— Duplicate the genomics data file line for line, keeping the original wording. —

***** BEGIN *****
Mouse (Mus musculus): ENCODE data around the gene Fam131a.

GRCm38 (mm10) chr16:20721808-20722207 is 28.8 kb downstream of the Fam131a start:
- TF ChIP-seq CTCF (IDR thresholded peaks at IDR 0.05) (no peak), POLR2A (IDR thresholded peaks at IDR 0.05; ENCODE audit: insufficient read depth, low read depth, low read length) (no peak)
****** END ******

Mouse (Mus musculus): ENCODE data around the gene Fam131a.

GRCm38 (mm10) chr16:20721808-20722207 is 28.8 kb downstream of the Fam131a start:
- TF ChIP-seq CTCF (IDR thresholded peaks at IDR 0.05) (no peak), POLR2A (IDR thresholded peaks at IDR 0.05; ENCODE audit: insufficient read depth, low read depth, low read length) (no peak)